Once you start looking between the front of the bike to 100mtrs away, you will start anticipating what is coming up and make the necessary adjustments.

    Take it easy and enjoy the process of understanding traffic, it will keep you alive.
  16. Yeah, I agree with most of the points here. I think my mind went a bit blank when I was riding. Didn't notice the signpost for the speed bump, and I braked when I didn't even need to.

    The rear brake works fine in that you can fully engage it but it's very difficult to apply smoothly. I will probably try and get that fixed, along with the lever position so I can reach it easier.

    I would agree that i'm not completely comfortable on the bike yet. Maybe its just because i'm over 6 foot and find the controls so difficult to reach properly and use. I feel like i'm wrestling with the bike to get it to do what I want half the time. Regardless my skills are definitely lacking.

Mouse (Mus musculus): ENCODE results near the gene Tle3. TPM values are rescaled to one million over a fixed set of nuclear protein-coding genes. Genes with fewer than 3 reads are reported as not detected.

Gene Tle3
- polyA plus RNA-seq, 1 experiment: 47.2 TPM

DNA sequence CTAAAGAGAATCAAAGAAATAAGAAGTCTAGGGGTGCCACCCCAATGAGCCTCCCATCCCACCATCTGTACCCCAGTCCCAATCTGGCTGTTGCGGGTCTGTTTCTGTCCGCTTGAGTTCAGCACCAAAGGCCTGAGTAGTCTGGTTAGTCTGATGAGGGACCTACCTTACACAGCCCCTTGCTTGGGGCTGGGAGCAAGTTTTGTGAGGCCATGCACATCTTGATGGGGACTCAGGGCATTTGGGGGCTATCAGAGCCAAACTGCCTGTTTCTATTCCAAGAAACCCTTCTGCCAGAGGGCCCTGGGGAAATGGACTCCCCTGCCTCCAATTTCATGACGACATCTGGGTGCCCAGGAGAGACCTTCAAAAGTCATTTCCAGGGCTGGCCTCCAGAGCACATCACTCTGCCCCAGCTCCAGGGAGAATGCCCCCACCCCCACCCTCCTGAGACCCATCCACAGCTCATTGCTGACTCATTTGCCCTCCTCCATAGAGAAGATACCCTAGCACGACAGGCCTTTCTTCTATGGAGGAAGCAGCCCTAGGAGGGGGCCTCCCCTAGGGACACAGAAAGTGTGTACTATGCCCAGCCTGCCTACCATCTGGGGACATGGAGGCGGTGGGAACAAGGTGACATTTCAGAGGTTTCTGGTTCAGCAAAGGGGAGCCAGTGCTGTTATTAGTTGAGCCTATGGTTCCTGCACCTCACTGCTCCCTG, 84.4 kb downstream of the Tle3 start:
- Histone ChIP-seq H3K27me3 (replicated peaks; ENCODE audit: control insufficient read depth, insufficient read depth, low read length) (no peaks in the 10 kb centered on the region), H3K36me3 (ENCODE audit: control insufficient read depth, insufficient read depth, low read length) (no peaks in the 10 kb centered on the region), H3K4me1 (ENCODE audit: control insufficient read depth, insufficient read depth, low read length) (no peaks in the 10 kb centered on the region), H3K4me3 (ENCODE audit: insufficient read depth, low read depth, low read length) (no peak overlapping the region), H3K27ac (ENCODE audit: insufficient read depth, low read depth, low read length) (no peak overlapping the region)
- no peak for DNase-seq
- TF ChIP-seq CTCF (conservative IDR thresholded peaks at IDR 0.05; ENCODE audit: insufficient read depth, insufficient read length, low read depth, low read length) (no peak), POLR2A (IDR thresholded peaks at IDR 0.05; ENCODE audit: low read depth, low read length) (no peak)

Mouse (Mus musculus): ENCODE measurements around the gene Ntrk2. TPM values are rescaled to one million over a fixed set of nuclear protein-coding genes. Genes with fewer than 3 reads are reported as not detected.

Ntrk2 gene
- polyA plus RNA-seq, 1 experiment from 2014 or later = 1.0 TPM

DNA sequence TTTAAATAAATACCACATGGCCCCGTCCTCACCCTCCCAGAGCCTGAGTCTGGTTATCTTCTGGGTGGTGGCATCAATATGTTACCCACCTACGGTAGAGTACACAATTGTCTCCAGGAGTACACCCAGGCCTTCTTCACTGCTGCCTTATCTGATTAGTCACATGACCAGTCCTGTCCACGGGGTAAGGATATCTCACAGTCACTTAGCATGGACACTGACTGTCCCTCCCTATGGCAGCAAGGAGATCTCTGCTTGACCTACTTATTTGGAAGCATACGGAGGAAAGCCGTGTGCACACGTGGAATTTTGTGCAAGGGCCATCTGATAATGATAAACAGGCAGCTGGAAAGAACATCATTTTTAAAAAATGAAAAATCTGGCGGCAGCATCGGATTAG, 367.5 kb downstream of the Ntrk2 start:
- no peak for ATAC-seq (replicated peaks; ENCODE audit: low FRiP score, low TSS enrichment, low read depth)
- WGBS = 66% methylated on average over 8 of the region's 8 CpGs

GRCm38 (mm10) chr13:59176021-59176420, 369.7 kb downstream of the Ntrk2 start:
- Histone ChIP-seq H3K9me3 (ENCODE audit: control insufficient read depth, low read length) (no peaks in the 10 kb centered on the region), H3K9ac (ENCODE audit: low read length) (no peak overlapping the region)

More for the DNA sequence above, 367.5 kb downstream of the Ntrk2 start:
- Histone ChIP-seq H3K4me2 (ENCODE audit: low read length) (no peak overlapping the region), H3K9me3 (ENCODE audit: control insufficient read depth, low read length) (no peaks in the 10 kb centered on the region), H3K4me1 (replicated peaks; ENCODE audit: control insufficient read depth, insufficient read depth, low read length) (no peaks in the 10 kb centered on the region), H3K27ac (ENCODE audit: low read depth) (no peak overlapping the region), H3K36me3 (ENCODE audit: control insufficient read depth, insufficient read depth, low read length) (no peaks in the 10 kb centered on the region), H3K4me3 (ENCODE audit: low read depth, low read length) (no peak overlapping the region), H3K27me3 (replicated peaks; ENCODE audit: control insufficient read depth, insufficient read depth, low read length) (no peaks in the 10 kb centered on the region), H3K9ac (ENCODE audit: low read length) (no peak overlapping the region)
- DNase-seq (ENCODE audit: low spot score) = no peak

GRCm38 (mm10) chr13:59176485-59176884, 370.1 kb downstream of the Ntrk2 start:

Anyway, i'm going to fix the bike and probably get to a car park late one night and practice heaps. Thanks for the tips and the support.
  17. ooops broke terms and conditions nearly
  18. until you are comfortable on the bike, you are best to stay on local roads you know well, that way suprises such as the speed hump will not sneak up on you, then when you feel more comfortable and can concentrate more on your surrounds and not just keeping the bike up and in the right gear, you then can venture further afield more safely and confidently

  19. What do you mean? Did I do something wrong?

    Managed to fix the misaligned handler bars ... gripped front wheel between my legs hard, bent them back into the right spot :D Now I need to figure out how I'm going to fix the wiring.

  20. no not you ---- me